Prospects of SAARC have shrunk further with India thinking of its alternative and alleging Pakistan for state-sponsored terrorism
The 33 years old South Asian Association for Regional Cooperation (SAARC) should have been fully mature and delivering development to poverty-stricken and needy millions in its eight member nations—Afghanistan, Bhutan, Bangladesh, India, the Maldives, Nepal, Pakistan and Sri Lanka—which make a home to an almost a quarter of the global population. But SAARC has moved at a snail’s pace for about fifty percent of its existence and been in slumber in the remaining half of its life. One clear sign of its limited productivity and usefulness so far is reflected in its missed 15 Summits, the last being 18th in Kathmandu in November, 2014.
The 19th SAARC Summit was scheduled to be held in Pakistani’s Islamabad on 9 and 10 November, 2016. India then announced boycott of the Summit alleging Pakistan’s role in a terrorist attack on the Indian Army camp in Uri of Jammu and Kashmir in September 2016. Bangladesh, Bhutan, the Maldives, Sri Lanka and Afghanistan also declined to attend the summit following India’s lead. Nepal, as the Chair of SAARC, has been urging all member states to create a favorable environment for 19th Summit within the spirit of the SAARC charter. Two relevant questions at the moment are: Why did SAARC flounder in the past? Can it be invigorated for better future?
Political leaders and experts have three broad views about past performance of SAARC and its future prospects. First is the optimistic view which argues that it is moving though slowly. It needs push from all fronts and will ultimately deliver wellbeing to the region. Second view expresses alarmed and pronounces that it has slipped into a “coma”. Thus, it needs immediate shock treatment if it is to be revived to enable to meet its goals. The third and the most pessimistic ones have written it off as almost “dead” institution, with little chance of revitalization.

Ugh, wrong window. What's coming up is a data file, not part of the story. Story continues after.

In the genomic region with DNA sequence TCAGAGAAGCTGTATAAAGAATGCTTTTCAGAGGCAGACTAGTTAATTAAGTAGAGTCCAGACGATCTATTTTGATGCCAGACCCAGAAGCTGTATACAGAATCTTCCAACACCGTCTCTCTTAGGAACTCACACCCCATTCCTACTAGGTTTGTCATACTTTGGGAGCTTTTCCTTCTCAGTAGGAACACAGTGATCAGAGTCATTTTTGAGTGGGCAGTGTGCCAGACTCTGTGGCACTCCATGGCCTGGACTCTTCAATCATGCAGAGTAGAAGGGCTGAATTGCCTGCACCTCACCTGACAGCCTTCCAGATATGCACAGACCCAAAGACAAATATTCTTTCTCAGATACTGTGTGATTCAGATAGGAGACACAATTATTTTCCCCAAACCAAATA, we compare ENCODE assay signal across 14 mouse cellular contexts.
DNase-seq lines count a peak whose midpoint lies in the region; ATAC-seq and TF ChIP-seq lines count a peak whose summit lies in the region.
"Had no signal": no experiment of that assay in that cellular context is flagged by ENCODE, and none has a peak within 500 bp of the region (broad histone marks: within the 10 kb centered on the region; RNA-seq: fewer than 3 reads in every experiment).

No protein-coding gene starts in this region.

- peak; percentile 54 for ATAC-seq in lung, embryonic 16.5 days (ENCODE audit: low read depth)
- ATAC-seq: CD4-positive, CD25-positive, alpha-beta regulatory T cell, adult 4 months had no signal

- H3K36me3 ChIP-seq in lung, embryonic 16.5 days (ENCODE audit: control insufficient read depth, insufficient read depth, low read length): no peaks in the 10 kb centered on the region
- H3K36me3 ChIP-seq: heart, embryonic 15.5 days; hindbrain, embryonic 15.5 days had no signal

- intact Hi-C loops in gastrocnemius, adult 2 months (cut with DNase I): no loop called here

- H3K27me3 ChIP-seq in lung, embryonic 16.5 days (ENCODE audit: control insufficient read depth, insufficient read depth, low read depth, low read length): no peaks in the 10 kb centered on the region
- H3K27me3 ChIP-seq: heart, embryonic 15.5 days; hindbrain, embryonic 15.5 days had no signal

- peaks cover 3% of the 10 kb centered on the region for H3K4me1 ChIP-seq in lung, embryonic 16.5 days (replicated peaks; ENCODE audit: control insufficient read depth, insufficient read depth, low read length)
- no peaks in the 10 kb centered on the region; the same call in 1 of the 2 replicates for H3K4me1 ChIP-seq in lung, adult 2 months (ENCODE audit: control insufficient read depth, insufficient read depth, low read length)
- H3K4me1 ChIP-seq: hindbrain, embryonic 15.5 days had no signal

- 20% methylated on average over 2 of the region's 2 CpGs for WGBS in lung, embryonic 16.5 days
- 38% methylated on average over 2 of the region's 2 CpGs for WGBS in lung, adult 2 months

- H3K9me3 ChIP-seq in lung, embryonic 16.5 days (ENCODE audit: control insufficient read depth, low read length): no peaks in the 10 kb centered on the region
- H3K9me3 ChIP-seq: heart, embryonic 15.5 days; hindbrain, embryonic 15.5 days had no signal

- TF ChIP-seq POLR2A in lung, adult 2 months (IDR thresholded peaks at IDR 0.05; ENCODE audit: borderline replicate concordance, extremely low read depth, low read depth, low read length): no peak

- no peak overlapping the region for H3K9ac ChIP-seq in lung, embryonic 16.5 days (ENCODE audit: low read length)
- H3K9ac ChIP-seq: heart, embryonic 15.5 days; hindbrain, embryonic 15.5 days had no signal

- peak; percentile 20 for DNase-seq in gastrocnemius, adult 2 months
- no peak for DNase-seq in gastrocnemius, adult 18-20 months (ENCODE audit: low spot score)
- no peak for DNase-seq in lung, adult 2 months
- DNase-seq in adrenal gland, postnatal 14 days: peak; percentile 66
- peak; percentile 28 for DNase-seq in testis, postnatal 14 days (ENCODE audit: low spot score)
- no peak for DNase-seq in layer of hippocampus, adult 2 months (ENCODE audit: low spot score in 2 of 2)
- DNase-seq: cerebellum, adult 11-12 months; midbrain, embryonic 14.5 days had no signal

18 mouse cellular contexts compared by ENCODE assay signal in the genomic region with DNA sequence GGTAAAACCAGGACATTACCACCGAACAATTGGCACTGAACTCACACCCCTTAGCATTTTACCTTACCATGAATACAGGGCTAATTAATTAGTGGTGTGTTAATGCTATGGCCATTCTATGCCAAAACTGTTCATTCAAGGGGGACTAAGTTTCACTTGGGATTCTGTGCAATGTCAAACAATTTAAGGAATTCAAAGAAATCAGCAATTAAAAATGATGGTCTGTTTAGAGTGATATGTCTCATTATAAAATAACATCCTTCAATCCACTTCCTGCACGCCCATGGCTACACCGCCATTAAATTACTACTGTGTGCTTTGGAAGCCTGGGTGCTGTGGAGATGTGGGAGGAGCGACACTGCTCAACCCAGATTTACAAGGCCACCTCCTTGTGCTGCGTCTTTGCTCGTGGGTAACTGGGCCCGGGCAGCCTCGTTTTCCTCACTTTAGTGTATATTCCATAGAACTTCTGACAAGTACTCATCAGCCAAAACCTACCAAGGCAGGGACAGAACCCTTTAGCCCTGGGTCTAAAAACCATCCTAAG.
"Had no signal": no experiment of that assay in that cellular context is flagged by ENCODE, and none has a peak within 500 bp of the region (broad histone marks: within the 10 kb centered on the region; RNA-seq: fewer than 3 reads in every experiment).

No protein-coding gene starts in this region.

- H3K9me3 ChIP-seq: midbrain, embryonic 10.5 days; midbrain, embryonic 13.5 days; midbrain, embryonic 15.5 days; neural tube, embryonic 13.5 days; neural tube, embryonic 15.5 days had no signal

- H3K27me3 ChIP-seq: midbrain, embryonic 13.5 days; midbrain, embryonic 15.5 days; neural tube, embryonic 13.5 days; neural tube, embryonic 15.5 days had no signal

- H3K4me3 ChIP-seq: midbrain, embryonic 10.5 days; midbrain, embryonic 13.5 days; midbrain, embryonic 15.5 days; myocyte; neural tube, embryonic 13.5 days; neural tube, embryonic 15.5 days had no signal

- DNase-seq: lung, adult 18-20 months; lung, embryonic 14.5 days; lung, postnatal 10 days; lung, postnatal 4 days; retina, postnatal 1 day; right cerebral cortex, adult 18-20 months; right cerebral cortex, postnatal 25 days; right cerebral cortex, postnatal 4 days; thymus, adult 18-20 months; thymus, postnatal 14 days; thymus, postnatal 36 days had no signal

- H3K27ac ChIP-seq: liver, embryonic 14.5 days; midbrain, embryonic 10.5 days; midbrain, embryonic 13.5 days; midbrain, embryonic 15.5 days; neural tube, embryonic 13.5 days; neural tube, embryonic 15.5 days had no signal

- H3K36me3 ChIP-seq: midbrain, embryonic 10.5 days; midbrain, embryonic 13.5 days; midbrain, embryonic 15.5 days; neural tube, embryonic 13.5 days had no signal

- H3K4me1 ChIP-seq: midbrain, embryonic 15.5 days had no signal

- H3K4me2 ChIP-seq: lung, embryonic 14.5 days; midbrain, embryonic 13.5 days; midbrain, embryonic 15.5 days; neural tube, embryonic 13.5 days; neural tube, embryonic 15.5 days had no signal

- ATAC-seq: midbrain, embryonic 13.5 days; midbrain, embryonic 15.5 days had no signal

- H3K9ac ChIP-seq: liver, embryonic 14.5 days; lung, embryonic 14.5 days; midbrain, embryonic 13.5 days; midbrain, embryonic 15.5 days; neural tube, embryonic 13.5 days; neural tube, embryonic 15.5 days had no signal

More or less there is a consensus on why it has failed to function properly so far and what lies at the heart of its future resurrection. Obviously, all the member states are responsible for the past predicament and for its brighter future. But the bulk of the responsibility for its past failure and future revitalization lies on two of its weighty members—India and Pakistan. While some meetings, seminar and actions are continuing at different levels after Kathmandu Summit, essential progress can take place only if India and Pakistan sort out their differences.
The latest statements and trust deficit emanating from New Delhi and Islamabad do not give much hope and SAARC appears to sink further at least in the short run. Vikas Swarup, spokesperson of the Ministry of External Affairs of India, recently tweeted: “Regional cooperation and extremism will not go side by side. Therefore, India will not take part in the upcoming Islamabad summit.” “We have already informed Nepal, incumbent Chairman of the SAARC Summit, about it,” he mentioned.
“Unless and until Pakistan stops terrorist activities in India there will be no dialogue and we will not participate in SAARC,” said Indian Foreign Minister Sushma Swaraj in a press conference in Hyderabad, on November 28, 2018. Clearly, these statements were in response to what the Pakistan Foreign Office Spokesman Mohammad Faisal had said a day or two earlier that the Indian PM will be invited to Pakistan for the SAARC Summit.